I don’t know Ali al-Messery. The
first time I ever heard of him was on Monday, in a New York Times
article on the Madrid bombings. Yet I feel very connected to him.
What could a 32-year-old Moroccan immigrant and I possibly have in
common? Well, fear, for one thing.

Shabina Khatri

Fear is “why, when Ali al-Messery stood before 1,000
worshippers at the M-30 mosque in central Madrid (last) Friday and
prayed — for the victims of the terrorist attack, for the
stability of Spain, for peace in the world — he also
beseeched God for something else. ‘The people who did this
are ignoramuses who have stones for hearts,’ he said.
‘Please God, please God, let it not be Muslims!’

Wow, talk about déjà vu, and how that same prayer
was murmured by so many lips in my community on Sept. 11. Well,
Ali, welcome to the club, it looks like you’re not going to
get your wish. Of course, this wasn’t exactly your Sept 11.
or anything. Allow me to explain.

I went to a media workshop last week at which someone asked,
what is it that gives certain stories so much attention in the
news? Speculation plays a big factor in determining the life cycle
of a story, the speaker answered. If someone kills his wife and
then turns himself in, there’s nothing left to keep the tale
alive. But an event like the Madrid bombings — that’s
pure gold, because who isn’t interested in such a juicy
whodunit mystery? I admit, I certainly am, partly out of curiosity
but more so to quell the dread that’s been building inside of
me since the whole tragedy happened.

On Wednesday, Daily columnist Ari Paul blasted the American
media for its one-sided coverage of the bombings. I respectfully
disagree with his assessment. From the very get-go, The New York
Times, The Washington Post and The Associated Press pointed out
that Spanish officials initially suspected ETA, a Basque group that
has historically used terror to fight for its independence. So I
wouldn’t say last Thursday was a repeat of the mess we now
refer to as the Oklahoma City bombings. Still, that doesn’t
mean we deserve to pat ourselves on the back for not being
biased.

Paul was right when he said the Spanish Socialist Party’s
rise to power is what has the United States in such a tizzy.
It’s no secret that Spain’s incoming prime minister,
José Luis Rodríguez Zapatero, plans on pulling his
country’s troops out of Iraq. In an op-ed to the Times,
Adjunct Anthropology Prof. Scott Atran said that’s what
“the jihadists” want — for America to “try
to go it alone.”

But that’s not how it needs to go down, he added. Atran
favors fighting “Islamic terror” (how did this guy get
on our campus?) through “netwar,” a “global
spider web” of international coalitions that mimic “the
swarming tactics of the enemy” as a way to defeat him. Or it,
or them, or whatever.

The problem with netwar, which Atran conceded to when I e-mailed
him, is that many European countries simply don’t define the
global terrorism dilemma the same way our policymakers do.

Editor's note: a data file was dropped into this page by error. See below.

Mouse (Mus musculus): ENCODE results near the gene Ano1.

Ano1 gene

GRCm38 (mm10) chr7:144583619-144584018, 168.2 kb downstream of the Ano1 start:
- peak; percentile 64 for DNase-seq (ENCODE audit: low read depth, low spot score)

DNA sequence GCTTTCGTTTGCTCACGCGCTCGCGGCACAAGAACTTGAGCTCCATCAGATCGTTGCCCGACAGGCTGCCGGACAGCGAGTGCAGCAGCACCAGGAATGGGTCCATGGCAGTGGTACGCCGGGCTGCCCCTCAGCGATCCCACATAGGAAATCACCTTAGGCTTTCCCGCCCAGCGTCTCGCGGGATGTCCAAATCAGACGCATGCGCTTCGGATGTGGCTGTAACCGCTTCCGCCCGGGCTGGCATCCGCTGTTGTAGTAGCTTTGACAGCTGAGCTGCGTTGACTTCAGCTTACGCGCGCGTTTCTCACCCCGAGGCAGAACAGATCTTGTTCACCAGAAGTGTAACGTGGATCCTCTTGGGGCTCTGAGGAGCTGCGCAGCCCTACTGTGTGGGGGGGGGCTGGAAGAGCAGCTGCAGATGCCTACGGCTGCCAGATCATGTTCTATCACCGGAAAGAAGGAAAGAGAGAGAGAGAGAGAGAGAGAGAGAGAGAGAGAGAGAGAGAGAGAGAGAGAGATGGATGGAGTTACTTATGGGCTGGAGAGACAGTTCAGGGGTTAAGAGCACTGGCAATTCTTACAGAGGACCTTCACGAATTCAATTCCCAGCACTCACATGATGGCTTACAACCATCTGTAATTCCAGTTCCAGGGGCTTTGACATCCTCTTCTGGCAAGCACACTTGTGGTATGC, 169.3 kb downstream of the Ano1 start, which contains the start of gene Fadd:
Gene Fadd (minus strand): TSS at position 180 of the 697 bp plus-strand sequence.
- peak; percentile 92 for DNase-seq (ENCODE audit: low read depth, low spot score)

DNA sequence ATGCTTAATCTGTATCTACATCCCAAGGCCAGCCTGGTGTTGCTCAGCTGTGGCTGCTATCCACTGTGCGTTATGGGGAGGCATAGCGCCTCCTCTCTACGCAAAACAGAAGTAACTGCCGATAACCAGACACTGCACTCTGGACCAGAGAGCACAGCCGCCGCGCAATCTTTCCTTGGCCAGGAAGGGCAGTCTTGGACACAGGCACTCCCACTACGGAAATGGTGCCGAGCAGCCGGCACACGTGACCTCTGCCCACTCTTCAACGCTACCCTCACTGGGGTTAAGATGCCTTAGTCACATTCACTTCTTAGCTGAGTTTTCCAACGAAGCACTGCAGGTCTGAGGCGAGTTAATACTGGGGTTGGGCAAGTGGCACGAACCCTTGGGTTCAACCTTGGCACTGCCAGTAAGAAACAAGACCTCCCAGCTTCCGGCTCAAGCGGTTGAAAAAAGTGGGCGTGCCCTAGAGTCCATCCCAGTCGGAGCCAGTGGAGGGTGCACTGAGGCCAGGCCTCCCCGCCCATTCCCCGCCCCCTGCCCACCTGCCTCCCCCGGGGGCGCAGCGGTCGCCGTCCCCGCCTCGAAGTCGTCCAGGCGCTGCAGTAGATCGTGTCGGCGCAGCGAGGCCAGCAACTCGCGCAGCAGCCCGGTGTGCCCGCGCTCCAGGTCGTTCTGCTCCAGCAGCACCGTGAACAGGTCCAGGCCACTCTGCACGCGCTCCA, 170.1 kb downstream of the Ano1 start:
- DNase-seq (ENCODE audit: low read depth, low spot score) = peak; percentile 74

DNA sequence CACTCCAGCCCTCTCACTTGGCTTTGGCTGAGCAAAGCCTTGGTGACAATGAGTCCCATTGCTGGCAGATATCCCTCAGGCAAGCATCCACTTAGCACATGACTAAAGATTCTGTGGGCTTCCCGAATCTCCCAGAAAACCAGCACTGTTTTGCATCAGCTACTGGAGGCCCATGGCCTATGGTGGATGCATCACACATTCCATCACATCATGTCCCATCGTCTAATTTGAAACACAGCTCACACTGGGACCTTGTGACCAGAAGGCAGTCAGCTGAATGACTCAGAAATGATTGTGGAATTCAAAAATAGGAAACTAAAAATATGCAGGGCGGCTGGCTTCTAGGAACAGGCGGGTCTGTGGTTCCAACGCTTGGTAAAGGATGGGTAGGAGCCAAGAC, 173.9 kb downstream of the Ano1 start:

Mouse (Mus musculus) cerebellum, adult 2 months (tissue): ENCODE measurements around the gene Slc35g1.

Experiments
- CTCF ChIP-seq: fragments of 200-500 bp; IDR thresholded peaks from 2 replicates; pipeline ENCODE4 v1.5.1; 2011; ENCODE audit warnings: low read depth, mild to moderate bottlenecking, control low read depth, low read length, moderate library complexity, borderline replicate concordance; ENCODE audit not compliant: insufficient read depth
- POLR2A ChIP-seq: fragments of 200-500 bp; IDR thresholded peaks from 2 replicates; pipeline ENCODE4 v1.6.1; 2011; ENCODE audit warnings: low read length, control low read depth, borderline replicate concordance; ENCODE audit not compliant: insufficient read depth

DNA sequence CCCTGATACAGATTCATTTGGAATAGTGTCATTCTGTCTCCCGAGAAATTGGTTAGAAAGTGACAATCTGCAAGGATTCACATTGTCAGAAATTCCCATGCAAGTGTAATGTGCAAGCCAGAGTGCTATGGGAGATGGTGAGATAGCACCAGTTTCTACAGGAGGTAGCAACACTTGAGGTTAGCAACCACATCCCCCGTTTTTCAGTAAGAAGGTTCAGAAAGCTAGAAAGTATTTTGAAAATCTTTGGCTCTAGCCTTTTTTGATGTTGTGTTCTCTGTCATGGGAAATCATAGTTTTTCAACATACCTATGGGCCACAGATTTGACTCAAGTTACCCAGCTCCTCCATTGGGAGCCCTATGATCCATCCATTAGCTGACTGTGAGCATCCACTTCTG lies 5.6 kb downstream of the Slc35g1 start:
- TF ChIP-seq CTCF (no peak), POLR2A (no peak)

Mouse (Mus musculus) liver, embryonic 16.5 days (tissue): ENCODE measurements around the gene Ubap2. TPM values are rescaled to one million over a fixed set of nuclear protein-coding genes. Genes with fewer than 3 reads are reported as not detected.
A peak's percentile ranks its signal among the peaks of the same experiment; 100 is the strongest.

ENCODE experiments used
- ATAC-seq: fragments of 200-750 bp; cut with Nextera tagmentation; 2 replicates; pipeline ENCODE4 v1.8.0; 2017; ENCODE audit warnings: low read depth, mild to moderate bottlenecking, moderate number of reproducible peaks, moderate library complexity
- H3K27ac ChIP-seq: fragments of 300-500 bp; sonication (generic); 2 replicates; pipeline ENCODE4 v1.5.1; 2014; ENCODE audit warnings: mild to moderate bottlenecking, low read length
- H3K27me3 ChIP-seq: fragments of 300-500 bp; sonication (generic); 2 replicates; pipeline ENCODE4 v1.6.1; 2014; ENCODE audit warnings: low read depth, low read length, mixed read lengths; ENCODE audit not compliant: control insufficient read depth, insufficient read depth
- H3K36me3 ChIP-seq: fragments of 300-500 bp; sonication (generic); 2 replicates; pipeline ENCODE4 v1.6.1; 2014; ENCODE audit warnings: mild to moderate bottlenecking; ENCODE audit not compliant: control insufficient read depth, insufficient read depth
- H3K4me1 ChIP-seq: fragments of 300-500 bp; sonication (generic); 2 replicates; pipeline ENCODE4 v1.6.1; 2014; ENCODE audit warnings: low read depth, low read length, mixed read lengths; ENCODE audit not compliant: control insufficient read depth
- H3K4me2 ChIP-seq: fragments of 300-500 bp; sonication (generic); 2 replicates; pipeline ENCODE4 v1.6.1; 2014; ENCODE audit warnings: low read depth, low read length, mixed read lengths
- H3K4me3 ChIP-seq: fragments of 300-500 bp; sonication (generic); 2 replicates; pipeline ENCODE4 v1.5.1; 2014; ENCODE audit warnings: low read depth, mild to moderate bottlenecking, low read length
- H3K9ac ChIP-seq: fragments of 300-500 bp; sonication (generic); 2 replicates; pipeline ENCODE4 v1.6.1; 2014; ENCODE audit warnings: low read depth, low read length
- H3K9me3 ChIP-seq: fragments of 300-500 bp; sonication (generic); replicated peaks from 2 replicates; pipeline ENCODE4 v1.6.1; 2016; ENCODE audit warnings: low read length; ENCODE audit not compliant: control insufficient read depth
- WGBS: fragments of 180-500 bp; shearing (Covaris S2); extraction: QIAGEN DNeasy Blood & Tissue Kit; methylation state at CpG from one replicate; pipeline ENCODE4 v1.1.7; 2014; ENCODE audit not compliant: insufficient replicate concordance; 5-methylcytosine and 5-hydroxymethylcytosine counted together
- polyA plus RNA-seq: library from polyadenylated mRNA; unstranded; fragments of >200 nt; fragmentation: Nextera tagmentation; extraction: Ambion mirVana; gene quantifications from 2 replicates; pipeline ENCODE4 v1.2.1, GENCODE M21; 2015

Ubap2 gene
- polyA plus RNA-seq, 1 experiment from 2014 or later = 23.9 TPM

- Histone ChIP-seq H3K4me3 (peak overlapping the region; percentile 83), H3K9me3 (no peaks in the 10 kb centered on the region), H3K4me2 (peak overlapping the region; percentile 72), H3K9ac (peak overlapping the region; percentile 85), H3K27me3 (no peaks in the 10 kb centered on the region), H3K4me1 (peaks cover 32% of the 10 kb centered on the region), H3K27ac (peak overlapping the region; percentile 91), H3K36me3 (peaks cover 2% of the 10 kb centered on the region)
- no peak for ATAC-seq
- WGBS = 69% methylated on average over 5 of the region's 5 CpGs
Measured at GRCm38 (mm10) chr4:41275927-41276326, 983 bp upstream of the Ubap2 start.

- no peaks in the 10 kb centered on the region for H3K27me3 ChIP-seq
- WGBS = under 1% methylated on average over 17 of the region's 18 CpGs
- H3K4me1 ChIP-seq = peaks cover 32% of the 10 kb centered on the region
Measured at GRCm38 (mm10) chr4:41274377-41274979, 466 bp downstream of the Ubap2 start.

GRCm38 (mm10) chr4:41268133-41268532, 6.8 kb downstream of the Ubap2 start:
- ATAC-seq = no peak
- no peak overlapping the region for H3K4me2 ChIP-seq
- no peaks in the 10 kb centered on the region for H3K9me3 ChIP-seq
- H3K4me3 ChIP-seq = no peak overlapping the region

“We have always had a different definition of terrorism,
in that we never call it a “war” on terrorism. We call
it the fight or battle against terrorism, and we do think the
distinction makes a difference,” an anonymous European
official in Washington told the Christian Science Monitor
Wednesday. “Madrid will certainly lead to a more dynamic look
at counterterrorism operations and cooperation, but terrorism in
Europe is not a new phenomenon, so this will not suddenly be seen
as a war,” the official added. “This is not
Europe’s 9/11.”

The man has a point. For us, Sept. 11 represented the loss of
our sense of security; it made us feel vulnerable with a magnitude
that probably hadn’t been felt since Pearl Harbor. But for
Europe, with its Irish Republican Army and ETA and a million other
resistance groups, home-base attacks are nothing new.

And what is it that Zapatero is saying? That it’s possible
to be anti-terrorism AND anti-war? Incredible. That definitely
makes me feel a little better. Be it ETA or al Qaida, Spain
won’t overreact and follow the tried-and-true path of
creating and demonizing an enemy for all to hate. That’s the
plan in theory, at least. In practice, things get a bit
trickier.

Take Iraq, for example, a bandwagon that Spain and many other
countries are still willing to jump on, as long as the United
Nations steps in and fixes the mess we made. While “terrorist
networks cannot be defeated unless they are destroyed, hostile
states can be defeated without being destroyed,” Atran said
in his e-mail. But is it possible to fight terrorism in nations
without painting all resistance in that area with a broad brush? In
Iraq, anyone that rebels against American troops becomes an enemy,
even if that person had initially been one of those poor oppressed
folks we promised to fight for, not against.

What’s really going to happen in the aftermath of the
Spain bombings? Does discovering the culprit change our
country’s stance on terrorism or our commitment to “the
war on terror?” I fear not. As pleased as I was to see our
media hesitate to point fingers at al Qaida, I know our discourse
on the subject is not even close to sophisticated. Not if we keep
referring to this battle as one against “jihadists”
bent on spreading “Islamic terror,” as Atran so
eloquently puts it in his op-ed.

Back to poor Ali — I feel your pain, homeboy. Let’s
just hope your country handles this tragedy better than mine.

Khatri can be reached at
“mailto:khatris@umich.edu”>khatris@umich.edu.

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